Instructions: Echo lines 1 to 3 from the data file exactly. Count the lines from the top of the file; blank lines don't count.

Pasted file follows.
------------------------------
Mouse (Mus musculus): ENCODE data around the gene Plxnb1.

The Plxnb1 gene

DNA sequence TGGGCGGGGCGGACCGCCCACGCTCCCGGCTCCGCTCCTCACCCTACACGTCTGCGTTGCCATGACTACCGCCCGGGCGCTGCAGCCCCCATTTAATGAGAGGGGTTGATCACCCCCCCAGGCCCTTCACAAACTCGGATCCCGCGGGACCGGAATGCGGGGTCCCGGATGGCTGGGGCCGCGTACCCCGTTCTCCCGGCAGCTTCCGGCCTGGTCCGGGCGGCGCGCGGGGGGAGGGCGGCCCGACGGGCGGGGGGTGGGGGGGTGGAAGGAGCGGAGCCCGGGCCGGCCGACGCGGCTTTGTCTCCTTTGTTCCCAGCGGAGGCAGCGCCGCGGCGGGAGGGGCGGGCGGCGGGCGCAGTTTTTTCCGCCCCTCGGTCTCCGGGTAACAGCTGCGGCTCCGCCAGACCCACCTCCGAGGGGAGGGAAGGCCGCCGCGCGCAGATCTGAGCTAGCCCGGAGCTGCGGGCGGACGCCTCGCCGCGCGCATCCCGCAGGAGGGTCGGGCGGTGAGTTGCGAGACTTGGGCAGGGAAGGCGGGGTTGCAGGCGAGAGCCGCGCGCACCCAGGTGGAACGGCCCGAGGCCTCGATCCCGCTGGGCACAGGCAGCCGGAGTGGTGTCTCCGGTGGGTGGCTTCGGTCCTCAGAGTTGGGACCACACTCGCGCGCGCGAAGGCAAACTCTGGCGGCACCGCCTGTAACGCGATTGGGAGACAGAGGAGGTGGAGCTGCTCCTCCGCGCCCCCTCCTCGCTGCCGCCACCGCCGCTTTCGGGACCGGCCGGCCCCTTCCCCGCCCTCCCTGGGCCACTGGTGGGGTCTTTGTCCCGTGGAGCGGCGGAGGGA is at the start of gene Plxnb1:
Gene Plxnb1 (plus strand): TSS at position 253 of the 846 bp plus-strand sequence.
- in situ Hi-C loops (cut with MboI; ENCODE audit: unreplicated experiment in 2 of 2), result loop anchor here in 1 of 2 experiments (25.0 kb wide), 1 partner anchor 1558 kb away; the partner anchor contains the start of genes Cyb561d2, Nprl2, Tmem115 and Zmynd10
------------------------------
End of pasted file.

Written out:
Mouse (Mus musculus): ENCODE data around the gene Plxnb1.

The Plxnb1 gene

DNA sequence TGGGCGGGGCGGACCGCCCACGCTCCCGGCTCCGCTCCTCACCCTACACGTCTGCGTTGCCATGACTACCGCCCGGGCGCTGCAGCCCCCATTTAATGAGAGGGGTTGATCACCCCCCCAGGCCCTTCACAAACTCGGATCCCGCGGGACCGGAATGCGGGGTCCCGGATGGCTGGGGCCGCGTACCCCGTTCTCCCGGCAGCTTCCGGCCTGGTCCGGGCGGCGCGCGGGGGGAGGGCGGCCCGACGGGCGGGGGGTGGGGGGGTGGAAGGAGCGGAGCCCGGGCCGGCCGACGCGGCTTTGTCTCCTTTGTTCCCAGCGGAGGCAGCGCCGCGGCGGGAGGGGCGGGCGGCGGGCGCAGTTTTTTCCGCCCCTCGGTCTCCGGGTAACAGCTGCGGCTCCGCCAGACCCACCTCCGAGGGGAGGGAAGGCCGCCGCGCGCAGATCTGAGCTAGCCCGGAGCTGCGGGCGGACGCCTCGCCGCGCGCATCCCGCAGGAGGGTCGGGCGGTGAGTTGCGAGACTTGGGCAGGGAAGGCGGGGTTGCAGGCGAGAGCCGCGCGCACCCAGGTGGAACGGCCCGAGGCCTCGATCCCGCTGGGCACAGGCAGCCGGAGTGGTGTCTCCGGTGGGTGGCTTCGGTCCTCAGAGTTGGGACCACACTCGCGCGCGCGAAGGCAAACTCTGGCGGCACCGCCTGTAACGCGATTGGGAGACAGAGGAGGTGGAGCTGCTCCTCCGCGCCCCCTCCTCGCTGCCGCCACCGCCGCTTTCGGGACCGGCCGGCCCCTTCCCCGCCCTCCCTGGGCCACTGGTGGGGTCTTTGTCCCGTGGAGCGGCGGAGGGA is at the start of gene Plxnb1: